Even in a league where the union has relatively little power, such as in the National Football League, the word “collusion” is an ugly one, and it looked like the NFLPA was about to start a claim against the Dallas Cowboys and the Denver Broncos early last week. Why? Well, in case you haven’t read the latest NFL betting headlines, Dez Bryant and Demaryius Thomas were about to be forced into the franchise tag position by their teams – and it looked like they had been talking about it, and the players knew it.
Teams aren’t allowed to talk to each other about ongoing contract negotiations if those conversations are designed to keep salaries low – that’s what “collusion” is all about. Dez Bryant had alleged that Cowboys vice president Stephen Jones had brought up conversations with Broncos management about the contract negotiations for Bryant and Thomas. If you combine this with recent comments that Cowboys owner Jerry Jones had made about not wanting to set a market for wide receiver contracts, then you have an atmosphere ripe for claims of collusion. Miraculously, both receivers got generous extensions on the last day when extensions were possible under the terms of the franchise tag.
When it comes to dealing with team negotiations, there’s a time to play by the rules and a time to play hardball. Compare the situations of Bryant and Thomas with that of Russell Wilson, the gifted Seattle quarterback who, as yet, still doesn’t have any word from his team about a possible extension. So far, though, he’s been playing nice with the Seahawks – and it has yet to pay off for him. Bryant and Thomas got huge deals, in part because they were willing to push back. Had July 15 come and gone without extensions for the two of them, they would have had no choice but to sign their franchise tag paperwork and report. Even if they had held out, they couldn’t receive a contract extension until next February – after the season had ended.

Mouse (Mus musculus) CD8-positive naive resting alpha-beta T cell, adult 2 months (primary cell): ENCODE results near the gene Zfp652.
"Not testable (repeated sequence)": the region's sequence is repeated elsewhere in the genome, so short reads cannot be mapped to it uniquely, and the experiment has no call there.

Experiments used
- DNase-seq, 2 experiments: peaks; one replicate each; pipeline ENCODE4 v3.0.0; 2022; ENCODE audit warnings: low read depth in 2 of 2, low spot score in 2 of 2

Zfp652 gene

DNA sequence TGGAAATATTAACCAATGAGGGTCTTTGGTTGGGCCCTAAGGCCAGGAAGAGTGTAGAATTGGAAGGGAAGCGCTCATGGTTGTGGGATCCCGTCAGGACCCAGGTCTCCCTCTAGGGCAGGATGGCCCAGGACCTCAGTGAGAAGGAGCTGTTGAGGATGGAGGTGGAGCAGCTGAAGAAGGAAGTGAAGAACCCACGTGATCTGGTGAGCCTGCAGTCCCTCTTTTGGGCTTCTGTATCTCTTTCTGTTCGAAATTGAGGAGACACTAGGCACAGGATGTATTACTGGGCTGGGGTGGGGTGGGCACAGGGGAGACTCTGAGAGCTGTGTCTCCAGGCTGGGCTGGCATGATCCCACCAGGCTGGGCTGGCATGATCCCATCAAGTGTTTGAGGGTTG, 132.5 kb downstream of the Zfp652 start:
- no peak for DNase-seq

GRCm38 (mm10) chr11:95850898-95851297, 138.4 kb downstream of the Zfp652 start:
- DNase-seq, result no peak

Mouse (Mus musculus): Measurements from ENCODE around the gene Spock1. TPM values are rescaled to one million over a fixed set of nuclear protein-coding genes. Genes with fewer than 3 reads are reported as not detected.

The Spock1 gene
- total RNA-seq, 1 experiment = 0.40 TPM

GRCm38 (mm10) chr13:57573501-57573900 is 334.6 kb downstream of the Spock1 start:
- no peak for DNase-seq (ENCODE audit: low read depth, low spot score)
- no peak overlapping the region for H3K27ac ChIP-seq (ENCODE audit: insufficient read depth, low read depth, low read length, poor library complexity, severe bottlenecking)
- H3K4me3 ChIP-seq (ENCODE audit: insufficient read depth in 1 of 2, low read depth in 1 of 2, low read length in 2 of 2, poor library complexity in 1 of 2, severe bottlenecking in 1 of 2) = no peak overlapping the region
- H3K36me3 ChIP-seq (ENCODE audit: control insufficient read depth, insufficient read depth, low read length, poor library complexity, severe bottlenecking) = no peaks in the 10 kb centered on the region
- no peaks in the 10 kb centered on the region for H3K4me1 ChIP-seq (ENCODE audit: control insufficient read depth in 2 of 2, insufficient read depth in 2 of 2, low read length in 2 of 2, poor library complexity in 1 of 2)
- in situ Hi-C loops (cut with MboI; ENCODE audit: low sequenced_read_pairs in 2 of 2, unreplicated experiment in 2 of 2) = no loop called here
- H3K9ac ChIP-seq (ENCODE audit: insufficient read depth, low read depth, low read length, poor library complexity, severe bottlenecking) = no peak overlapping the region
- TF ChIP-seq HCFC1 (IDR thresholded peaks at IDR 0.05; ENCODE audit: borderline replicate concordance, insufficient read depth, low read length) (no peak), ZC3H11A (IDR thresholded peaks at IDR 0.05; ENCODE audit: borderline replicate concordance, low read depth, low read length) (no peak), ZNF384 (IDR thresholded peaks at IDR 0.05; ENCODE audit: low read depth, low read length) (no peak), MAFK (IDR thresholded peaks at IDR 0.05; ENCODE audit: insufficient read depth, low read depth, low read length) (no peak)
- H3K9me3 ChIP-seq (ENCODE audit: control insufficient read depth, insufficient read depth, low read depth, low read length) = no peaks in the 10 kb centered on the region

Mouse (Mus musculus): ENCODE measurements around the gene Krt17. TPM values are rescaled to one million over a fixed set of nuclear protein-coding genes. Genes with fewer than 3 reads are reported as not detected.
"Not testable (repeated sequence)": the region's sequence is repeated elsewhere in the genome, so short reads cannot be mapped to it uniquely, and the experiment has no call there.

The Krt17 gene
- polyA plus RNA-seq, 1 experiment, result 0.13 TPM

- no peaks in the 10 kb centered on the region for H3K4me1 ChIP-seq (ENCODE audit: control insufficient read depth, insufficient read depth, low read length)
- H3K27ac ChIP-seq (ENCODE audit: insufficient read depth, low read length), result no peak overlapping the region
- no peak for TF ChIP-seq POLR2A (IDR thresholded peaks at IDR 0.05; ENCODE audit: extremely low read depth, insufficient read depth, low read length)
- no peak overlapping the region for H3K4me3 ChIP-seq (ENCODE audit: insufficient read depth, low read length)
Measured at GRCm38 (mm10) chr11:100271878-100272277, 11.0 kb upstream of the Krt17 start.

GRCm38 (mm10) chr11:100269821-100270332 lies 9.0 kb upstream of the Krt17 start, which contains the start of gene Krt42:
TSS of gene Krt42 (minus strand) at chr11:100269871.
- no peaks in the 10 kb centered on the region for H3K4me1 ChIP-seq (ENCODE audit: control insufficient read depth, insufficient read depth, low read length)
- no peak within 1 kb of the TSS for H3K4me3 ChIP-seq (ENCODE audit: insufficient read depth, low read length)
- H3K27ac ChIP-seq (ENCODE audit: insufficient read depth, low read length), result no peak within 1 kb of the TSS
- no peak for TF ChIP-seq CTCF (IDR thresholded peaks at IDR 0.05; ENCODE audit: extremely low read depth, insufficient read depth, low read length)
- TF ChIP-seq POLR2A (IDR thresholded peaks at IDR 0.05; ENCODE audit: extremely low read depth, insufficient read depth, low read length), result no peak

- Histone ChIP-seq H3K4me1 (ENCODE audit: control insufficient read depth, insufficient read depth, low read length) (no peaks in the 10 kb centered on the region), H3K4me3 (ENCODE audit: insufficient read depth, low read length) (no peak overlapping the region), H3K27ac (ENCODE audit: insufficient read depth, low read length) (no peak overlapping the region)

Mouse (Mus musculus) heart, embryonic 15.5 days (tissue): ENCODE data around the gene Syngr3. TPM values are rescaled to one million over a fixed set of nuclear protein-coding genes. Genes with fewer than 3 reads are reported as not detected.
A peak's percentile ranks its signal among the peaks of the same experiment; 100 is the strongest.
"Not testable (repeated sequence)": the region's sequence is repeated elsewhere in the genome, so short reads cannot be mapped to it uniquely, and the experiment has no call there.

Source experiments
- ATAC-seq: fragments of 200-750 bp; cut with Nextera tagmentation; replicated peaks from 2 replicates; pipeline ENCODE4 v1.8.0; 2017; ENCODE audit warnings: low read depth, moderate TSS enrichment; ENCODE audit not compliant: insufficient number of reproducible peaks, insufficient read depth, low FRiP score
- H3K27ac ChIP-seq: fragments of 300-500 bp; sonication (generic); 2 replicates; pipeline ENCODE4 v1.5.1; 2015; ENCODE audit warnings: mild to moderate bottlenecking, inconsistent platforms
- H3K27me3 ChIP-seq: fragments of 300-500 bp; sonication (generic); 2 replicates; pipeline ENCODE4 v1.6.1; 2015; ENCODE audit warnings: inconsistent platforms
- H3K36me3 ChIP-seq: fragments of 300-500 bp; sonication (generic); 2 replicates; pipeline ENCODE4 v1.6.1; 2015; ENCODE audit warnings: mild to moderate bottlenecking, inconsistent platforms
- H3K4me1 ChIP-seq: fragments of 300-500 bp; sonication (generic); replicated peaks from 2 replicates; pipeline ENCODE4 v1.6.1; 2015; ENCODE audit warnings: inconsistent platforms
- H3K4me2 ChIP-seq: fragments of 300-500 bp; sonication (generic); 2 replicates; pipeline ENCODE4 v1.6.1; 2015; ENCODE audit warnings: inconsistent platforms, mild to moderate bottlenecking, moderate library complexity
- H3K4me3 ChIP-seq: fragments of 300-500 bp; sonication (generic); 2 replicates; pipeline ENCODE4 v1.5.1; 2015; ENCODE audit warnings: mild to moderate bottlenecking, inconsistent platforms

Bryant had gone public on Twitter and said that he would not be in training camp if he did not get a long-term extension. While Thomas was not as public about it, Ian Rapoport from NFL.com had reported that Thomas was not planning on showing up to camp either, as long as he didn’t have a long-term deal in place. It’s not like neither team had offered the receivers a deal, but they hadn’t gotten what they wanted and were willing to wait. If they hadn’t played hardball with their teams, they wouldn’t have gotten the deal that they have now. That’s just how negotiations go – if you play softball, you won’t get as much as you want. It takes pressure for a team to offer a player as much as it can afford (although Mark Cuban doesn’t seem to follow that economic philosophy). Players aren’t just worth a certain amount because of what they’ve done in the past; they are also worth what they are willing to play for in the future. Teams that know they have a little more leverage will use that leverage to control costs. (And going back to the Cuban example, Dirk Nowitzki has realized that Cuban will spend what it takes to win, which is why Dirk has taken less money to get more talent on the roster).
But Dez and Demaryius don’t think that way yet. And they don’t have to. Dirk has a ring and tons of money in the bank. Dez and Demaryius don’t have rings and are younger players with more earning potential ahead of them. They did the right thing to play hardball and are reaping the rewards.
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